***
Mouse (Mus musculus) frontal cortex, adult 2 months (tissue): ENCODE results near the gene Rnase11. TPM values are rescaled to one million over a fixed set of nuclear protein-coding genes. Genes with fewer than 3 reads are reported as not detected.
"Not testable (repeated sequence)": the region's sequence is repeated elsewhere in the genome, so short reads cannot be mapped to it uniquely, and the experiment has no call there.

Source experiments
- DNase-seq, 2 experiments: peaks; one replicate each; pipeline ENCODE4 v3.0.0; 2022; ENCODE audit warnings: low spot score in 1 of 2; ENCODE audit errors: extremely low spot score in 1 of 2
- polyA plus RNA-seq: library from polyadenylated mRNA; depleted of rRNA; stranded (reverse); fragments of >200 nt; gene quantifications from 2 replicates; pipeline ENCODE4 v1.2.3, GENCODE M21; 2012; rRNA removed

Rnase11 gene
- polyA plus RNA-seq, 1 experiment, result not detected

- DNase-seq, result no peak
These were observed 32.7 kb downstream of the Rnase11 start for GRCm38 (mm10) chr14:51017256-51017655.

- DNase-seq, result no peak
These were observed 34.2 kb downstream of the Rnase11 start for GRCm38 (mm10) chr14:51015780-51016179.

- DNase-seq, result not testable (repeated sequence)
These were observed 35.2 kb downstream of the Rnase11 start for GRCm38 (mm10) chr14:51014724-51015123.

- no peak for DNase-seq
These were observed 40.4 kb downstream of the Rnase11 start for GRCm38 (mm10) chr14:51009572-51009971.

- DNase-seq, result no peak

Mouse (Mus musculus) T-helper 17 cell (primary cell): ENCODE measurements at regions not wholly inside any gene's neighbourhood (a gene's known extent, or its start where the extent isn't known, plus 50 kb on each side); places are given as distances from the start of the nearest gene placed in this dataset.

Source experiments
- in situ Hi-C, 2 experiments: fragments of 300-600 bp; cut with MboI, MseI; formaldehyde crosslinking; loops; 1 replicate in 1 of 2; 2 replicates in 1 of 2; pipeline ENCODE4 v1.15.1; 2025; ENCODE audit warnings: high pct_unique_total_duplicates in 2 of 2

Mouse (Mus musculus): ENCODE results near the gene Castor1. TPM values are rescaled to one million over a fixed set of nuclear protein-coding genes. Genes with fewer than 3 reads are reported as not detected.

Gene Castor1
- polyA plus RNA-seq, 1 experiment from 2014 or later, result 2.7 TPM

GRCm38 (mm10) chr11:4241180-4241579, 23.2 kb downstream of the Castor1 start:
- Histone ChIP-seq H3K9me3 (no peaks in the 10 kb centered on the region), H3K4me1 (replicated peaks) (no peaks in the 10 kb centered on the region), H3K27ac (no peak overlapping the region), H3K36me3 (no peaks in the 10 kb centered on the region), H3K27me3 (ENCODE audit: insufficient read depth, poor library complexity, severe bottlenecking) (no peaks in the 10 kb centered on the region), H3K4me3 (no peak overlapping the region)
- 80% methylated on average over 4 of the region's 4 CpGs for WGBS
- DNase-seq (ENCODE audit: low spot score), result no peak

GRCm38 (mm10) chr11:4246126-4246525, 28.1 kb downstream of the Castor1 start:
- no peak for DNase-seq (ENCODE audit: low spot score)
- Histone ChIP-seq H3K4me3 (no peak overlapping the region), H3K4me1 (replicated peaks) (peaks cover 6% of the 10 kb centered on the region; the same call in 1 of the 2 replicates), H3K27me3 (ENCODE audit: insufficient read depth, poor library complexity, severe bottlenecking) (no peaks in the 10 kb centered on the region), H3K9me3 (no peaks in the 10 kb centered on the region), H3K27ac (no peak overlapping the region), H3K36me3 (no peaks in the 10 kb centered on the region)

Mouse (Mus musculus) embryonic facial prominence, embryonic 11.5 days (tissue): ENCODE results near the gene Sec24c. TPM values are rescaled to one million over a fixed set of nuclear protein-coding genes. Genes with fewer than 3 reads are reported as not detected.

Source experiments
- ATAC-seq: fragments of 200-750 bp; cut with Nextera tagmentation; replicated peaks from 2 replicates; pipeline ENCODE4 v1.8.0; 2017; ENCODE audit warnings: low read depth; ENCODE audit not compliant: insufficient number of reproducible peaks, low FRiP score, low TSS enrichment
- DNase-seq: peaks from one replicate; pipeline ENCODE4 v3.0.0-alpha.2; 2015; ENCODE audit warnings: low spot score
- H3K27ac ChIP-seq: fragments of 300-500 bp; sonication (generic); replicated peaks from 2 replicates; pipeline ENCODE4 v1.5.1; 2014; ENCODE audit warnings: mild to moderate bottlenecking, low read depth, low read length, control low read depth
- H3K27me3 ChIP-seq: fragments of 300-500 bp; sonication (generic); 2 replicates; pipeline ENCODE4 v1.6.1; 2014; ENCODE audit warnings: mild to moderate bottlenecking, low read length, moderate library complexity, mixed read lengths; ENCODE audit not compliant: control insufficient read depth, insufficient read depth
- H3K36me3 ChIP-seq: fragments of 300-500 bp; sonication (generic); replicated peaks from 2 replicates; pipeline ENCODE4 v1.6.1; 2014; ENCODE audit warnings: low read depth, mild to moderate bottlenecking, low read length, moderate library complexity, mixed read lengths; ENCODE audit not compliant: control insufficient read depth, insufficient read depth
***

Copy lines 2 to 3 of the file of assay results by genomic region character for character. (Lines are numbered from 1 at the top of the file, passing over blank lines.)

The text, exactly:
"Not testable (repeated sequence)": the region's sequence is repeated elsewhere in the genome, so short reads cannot be mapped to it uniquely, and the experiment has no call there.

Source experiments